The moment in English history known as the Commonwealth found democracy reborn but in its infancy, when the common man was testing his strength against centuries of another notion: rule by monarchy, a hereditary line of governance here-tofore inaccessible by talent or aspiration, neither questionable nor questioned. For a brief time, the forces of political and social dynamics were such that Oliver Cromwell, representative of another notion—the idea of puritanical righteousness as a parliamentary prerequisite for a governing force—gained the ascendancy against the traditions of monarchy, enough so to raise a great army and defeat in a series of battles Charles I, from a long line (not always uncontested) of English kings.
The “Commonwealth” would be termed the interregnum by subsequent scholars with hindsight; Charles II was restored to the throne in 1660, giving the name “Restoration” to his reign until 1685. When Cromwell’s faction beheaded Charles I in 1649, the nineteen-year-old son of the monarch was forced to flee and wait for political events to come back around, as they always do. Sometimes with great entourages of royalist armies, at other times ignominiously disguised as a peasant or woman, Charles II did manage to escape to France, where an uneasy alliance was formed between himself and the French King Louis XIV, a “friendship” built not so much out of love and devotion (these countries had warred through their entire history) as from the French king’s fear that something like Charles I’s fate could be in store for him, should this antimonarchic sentiment spread through Europe. It would take another hundred years and two more Louis before France, too, discovered the power of the people against monarchic repression.
As Charles went through his royal friends—France, Spain, Germany, The Netherlands—he relied on the inherent sense of greatness that he apparently carried with him, even when his finances no longer allowed him to indulge in pomp. Enduring eleven years of a fairly luxurious exile which included protracted stays in The Netherlands and in Spain, Charles II managed to survive until the moment when the reactionary forces of Cromwell, ever watchful for a weakness, determined that perhaps monarchy was not so awful after all. When the Parliament’s annay, led by George Monck, turned against the new regime and, with the Navy, entertained support for the exiled king, Charles saw his opportunity and returned in triumph to London, restoring the Crown to England.
The events that formed Charles’s royal character really began with his father’s troubles and eventual execution at the hands of Cromwellian forces. Hutton gradually builds a portrait of Charles, at once courteous and devious, forceful and vacillating, a true friend and a traitorous turncoat.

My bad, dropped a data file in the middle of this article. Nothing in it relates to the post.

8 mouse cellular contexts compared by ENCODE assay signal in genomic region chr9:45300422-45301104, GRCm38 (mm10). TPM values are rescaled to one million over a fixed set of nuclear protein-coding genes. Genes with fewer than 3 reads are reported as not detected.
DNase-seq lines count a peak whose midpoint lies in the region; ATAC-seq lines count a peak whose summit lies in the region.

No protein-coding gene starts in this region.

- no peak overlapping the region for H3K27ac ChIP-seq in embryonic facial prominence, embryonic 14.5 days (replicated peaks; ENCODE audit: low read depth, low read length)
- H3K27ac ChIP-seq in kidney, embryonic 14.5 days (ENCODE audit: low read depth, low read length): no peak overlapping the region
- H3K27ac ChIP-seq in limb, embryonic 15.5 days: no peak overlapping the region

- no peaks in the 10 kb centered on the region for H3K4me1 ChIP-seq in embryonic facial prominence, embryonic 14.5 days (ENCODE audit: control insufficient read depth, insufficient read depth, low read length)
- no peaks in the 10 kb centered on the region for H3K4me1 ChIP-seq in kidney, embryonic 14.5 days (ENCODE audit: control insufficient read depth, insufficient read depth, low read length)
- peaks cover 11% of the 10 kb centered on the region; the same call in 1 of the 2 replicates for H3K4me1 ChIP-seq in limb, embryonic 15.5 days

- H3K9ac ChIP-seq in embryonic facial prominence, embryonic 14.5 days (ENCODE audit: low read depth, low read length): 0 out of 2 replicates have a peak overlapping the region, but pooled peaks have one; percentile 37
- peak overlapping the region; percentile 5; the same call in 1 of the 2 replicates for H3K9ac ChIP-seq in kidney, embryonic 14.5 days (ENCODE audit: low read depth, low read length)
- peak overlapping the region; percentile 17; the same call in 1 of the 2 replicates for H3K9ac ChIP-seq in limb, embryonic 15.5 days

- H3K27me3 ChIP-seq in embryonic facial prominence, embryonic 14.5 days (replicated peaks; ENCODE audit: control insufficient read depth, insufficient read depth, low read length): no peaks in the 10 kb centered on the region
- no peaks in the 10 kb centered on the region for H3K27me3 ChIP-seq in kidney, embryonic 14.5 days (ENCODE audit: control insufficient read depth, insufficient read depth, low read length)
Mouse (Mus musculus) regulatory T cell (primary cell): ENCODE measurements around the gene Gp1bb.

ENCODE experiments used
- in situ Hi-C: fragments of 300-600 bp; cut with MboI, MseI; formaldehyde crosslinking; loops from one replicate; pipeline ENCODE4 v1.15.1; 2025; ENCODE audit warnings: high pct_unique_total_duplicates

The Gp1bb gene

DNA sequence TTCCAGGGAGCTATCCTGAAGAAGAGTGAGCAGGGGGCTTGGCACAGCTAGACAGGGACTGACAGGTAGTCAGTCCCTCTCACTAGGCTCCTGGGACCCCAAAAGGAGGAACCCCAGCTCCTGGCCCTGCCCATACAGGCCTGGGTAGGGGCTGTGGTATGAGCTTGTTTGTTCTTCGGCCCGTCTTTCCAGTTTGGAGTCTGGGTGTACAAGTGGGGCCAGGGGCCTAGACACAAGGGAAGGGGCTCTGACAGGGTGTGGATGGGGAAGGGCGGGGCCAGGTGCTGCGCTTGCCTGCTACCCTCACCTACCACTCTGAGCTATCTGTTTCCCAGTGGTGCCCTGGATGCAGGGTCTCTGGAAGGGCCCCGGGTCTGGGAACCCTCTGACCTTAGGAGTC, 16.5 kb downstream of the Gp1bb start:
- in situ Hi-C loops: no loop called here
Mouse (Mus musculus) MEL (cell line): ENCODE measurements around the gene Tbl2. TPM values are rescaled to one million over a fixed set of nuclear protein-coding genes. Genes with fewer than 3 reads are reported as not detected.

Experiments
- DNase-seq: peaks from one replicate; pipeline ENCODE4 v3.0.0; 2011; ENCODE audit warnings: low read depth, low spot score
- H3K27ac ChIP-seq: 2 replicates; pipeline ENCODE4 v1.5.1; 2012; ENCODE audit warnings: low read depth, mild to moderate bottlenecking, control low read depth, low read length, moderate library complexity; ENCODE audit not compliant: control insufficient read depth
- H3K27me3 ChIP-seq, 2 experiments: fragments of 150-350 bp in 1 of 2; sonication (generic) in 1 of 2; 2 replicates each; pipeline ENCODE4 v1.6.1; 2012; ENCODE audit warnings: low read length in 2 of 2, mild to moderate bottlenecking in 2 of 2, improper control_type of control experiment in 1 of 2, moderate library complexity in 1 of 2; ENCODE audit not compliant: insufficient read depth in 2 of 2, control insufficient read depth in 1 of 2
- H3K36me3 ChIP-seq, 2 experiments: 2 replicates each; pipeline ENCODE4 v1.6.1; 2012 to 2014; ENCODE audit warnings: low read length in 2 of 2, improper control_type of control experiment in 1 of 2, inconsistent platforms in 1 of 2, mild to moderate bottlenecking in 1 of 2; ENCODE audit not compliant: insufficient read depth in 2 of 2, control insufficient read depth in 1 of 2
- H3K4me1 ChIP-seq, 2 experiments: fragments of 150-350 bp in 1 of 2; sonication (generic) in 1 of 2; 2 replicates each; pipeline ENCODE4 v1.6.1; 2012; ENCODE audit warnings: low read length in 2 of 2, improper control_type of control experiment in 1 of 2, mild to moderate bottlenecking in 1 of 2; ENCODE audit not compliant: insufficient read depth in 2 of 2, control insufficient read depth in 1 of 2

Who was the man around whom so much military, political, and personal effort was being expended? Was his own powerful personality enough to bring a nation back to royalist rule, or could anyone with the title have brought forth the same energetic response when the time became right again? Was Charles in fact a driving force, or merely a passive pawn in someone else’s game? Ronald Hutton explores the possibilities, and concludes that he was a hollow king, whose predilections for unfaithfulness and duplicity, paired with a strange loyalty to his followers, made the unique combination that, in turn, brought the present form of parliamentary government into the modern world.
Court members fall in and out of favor as part of the king’s quixotic predilections toward favorable or unfavorable factions working toward important or trivial influences. The sense of English history becomes an impulsive, momentary, poorly thoughtout reaction of a petulant or weak- willed or stubborn or easily gulled monarch, as though the governance of England were left in the hands of a rich child giving out and taking away toys to doting but hypocritical uncles.
The work is divided into sixteen chapters, thirteen of which are a chronological division of Charles’s reign, a few years at a time. Two preliminary chapters get the subject through boyhood and adolescence (as the Prince of Wales); a concluding chapter muses on the hollowness and insubstantiality of the monarch “in a masquerade.” The study examines in more detail than previous biographies the monarch’s relations with Scotland and Ireland. Scotland’s own political troubles are first used by Charles to his own ends, and then exacerbated by his political decisions after his restoration to the throne. Ireland, itself laboring under economic and religious troubles, had as an added problem the confiscation of lands under Cromwell, now to be returned to royalists. Elaborate notes to Hutton’s exhaustive and often obscure sources, while occasionally and briefly annotated, serve the next sedulous scholar better than the current reader. Hutton chooses to digress or otherwise comment on the main stream of his thought right in the text, not in footnotes.
The result is a thick...
(The entire section is 2057 words.)